There are a few peculiar holes in the plot, too, which Stranga has apparently attempted to patch over since the game’s original release on PC; check the original release’s Steam forums, and you can see that there are some discussions of narrative inconsistencies in the game that are no longer present. Stranga admitted the story in the original release was “very rushed, especially the ending” but also noted that “it is still one of my favourite stories I’ve written (even if it doesn’t make sense)”.
The most notable hole that remains is the fact that in one scene, Mark tells Brea that they’re going to visit a guy called “Dan”, but when you actually arrive there, Mark refers to “Dave” instead. I initially thought this was just a typo or a lapse of memory — heaven knows I’ve written enough stories where I’ve forgotten characters’ names partway through — but the disparity between the names is obviously deliberate. Specifically, it is addressed directly in three optional collectible tapes you can discover hidden throughout the game — but it doesn’t quite explain why Mark refers to one and then the other in the main context of the narrative, nor does it feel like the narrative adequately acknowledges this. It feels like something Brea would comment on, for sure!
Despite the few remaining inconsistencies like this, the whole thing does still hang together as a satisfying and atmospheric adventure that it is enjoyable to experience — and as a debut project from a solo developer, I can certainly forgive a few rough edges.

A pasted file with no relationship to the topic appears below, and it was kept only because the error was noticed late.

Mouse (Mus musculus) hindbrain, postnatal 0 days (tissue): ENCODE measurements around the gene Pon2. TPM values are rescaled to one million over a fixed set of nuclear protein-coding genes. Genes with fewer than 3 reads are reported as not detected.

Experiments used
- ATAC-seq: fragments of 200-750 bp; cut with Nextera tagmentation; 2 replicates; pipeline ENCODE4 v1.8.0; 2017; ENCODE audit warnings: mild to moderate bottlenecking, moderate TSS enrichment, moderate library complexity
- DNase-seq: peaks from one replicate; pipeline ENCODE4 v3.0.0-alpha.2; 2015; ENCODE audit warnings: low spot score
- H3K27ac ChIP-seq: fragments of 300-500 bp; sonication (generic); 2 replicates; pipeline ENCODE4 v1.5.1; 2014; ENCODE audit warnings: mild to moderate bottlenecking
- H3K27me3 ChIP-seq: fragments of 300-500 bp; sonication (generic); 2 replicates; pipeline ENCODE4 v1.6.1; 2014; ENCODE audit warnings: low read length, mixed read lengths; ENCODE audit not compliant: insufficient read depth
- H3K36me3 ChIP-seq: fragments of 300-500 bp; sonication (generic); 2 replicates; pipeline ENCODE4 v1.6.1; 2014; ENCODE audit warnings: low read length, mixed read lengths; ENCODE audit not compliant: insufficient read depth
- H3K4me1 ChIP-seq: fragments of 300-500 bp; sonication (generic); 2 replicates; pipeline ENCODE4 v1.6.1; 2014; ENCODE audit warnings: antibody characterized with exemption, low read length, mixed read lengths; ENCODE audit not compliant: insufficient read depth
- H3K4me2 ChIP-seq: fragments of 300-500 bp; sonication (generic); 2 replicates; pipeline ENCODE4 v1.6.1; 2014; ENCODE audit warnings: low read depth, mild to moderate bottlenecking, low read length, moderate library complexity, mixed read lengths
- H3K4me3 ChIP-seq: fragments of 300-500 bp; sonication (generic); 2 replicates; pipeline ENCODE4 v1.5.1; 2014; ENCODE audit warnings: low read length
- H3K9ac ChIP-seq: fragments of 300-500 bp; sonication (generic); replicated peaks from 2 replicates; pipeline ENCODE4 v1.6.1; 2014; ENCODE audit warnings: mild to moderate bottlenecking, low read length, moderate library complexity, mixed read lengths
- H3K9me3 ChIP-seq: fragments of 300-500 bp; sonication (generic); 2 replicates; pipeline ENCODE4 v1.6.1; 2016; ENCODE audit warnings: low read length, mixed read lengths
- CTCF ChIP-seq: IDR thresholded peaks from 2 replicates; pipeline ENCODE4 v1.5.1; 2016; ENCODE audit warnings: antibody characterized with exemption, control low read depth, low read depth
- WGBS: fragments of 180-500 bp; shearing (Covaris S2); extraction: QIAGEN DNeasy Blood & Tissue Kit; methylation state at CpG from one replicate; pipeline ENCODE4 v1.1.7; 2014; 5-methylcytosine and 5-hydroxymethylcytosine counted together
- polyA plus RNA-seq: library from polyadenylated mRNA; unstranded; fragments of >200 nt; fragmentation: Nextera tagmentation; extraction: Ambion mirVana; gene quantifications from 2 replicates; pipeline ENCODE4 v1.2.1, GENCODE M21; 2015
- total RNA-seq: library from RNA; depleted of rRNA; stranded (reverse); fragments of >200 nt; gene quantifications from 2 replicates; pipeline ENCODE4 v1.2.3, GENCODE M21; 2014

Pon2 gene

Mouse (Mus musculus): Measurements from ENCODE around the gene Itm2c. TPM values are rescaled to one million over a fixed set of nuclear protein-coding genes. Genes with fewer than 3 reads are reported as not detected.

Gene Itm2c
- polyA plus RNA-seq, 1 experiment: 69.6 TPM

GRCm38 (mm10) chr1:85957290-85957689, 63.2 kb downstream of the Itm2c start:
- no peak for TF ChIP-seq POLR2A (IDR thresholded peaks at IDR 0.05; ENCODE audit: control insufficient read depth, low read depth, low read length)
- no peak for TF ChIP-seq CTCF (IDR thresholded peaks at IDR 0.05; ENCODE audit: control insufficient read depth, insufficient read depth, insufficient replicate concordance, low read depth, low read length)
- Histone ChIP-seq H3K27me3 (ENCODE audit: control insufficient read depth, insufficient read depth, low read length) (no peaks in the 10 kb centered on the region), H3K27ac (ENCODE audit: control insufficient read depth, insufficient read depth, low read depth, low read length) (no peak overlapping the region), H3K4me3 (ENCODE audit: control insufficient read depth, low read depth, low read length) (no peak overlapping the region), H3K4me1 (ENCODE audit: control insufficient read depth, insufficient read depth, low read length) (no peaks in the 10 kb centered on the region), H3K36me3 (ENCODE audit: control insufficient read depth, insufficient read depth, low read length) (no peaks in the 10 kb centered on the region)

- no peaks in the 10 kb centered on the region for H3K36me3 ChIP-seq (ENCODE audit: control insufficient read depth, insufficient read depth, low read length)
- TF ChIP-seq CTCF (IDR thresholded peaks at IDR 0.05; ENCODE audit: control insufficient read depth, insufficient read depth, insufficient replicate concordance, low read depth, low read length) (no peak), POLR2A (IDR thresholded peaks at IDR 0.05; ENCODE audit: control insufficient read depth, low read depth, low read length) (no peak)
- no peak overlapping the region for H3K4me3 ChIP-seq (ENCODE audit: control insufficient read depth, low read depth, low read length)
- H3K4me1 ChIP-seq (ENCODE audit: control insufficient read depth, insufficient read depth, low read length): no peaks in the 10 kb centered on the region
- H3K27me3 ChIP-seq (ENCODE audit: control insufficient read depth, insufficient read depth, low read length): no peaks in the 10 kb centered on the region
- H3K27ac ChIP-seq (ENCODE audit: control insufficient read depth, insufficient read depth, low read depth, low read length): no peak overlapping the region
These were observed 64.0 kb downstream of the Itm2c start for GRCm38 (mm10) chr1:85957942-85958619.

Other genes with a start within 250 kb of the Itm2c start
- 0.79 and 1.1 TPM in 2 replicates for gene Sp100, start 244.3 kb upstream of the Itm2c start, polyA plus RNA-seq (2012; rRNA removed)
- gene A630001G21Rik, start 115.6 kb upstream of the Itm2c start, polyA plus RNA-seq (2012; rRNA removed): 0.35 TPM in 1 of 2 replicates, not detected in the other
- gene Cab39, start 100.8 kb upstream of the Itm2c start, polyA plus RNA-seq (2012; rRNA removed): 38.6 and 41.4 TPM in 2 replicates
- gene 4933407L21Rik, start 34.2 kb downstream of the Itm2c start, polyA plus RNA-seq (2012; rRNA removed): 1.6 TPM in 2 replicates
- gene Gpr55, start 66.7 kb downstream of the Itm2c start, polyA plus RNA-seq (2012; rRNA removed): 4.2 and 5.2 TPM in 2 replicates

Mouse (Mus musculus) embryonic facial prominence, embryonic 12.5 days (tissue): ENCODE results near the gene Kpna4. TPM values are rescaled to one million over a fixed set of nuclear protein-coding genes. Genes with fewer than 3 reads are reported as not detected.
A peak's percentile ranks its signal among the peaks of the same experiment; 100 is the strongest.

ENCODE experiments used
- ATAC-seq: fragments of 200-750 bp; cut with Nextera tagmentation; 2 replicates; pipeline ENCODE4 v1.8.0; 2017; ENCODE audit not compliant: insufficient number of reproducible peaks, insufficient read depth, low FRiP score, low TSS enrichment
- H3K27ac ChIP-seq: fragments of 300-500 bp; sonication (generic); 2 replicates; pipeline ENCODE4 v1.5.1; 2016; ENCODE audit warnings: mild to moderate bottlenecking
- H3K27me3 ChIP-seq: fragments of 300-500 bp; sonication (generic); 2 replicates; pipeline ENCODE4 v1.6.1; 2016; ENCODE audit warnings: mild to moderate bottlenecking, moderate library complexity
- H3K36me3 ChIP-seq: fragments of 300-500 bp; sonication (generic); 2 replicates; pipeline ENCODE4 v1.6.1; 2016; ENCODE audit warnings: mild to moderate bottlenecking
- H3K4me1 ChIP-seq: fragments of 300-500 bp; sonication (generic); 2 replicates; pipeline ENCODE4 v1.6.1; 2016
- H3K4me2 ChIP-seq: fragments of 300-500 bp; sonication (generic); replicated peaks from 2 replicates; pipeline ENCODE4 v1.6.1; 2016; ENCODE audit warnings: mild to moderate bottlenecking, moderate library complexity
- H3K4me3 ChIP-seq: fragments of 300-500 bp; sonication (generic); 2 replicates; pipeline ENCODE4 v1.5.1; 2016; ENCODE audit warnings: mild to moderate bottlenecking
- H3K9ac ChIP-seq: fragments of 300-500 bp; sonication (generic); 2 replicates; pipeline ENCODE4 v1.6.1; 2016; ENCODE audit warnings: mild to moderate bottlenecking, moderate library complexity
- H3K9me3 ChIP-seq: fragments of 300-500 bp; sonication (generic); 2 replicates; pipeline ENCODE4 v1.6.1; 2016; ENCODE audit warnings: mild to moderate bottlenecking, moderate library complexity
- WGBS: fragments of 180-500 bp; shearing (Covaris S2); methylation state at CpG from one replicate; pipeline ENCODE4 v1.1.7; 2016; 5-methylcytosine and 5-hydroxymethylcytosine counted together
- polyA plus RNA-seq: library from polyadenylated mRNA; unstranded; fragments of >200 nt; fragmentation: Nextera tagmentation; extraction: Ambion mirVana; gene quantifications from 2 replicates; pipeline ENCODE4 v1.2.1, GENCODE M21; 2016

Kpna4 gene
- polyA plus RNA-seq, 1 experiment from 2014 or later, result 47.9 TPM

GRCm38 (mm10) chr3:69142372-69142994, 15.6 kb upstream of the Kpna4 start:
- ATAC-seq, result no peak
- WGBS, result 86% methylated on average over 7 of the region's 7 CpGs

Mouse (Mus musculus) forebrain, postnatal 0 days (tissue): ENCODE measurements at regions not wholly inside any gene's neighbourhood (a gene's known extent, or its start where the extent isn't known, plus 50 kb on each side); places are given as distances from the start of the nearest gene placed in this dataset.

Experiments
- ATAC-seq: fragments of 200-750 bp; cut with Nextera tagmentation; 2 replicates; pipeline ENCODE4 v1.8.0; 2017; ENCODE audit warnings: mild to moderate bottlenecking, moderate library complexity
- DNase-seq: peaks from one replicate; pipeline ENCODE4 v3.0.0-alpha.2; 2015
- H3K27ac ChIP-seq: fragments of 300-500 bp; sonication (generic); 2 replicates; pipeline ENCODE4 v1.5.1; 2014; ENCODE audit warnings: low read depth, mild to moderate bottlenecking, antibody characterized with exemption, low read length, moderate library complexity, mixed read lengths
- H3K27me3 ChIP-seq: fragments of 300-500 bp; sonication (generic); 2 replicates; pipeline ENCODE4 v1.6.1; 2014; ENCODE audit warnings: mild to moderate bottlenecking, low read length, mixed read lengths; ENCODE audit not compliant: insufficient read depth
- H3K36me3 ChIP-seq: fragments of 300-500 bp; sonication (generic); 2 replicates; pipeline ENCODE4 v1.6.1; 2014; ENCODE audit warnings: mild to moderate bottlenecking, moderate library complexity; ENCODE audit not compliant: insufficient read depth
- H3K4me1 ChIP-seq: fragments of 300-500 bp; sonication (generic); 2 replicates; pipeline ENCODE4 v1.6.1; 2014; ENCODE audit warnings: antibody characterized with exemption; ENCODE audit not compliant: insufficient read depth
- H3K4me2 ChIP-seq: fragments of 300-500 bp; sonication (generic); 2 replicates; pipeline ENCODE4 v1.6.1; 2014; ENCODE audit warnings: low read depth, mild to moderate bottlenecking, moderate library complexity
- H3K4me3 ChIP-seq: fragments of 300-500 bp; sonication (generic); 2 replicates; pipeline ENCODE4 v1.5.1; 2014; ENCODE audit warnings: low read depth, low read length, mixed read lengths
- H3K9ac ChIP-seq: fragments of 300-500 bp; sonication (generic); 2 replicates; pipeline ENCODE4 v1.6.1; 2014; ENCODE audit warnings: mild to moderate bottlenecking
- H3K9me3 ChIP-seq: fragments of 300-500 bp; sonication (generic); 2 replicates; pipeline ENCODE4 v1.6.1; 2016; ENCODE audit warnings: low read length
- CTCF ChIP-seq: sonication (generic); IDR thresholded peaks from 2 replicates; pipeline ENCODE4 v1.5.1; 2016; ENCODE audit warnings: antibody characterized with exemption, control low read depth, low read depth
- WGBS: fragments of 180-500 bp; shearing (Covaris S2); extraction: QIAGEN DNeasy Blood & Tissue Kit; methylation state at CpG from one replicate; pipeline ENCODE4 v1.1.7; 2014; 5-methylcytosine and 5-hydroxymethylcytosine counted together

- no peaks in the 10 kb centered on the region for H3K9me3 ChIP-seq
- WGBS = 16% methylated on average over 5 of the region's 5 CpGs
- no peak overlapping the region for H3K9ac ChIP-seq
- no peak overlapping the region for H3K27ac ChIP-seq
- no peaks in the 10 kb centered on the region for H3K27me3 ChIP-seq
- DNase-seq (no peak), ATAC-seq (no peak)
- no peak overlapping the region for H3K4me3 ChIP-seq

If you plan on checking out Stranga’s work for yourself, though — and I’d definitely say it’s a worthwhile use of a few hours — then you might want to make this your first port of call.
The MoeGamer Compendium, Volume 1 is now available! Grab a copy today for a beautiful physical edition of the Cover Game features originally published in 2016.
Thanks for reading; I hope you enjoyed this article. I’ve been writing about games in one form or another since the days of the old Atari computers, with work published in Page 6/New Atari User, PC Zone, the UK Official Nintendo Magazine, GamePro, IGN, USgamer, Glixel and more over the years, and I love what I do.
If you’d like to support the site and my work on it, please consider becoming a Patron — click here or on the button below to find out more about how to do so. From just $1 a month, you can get access to daily personal blog updates and exclusive members’ wallpapers featuring the MoeGamer mascots.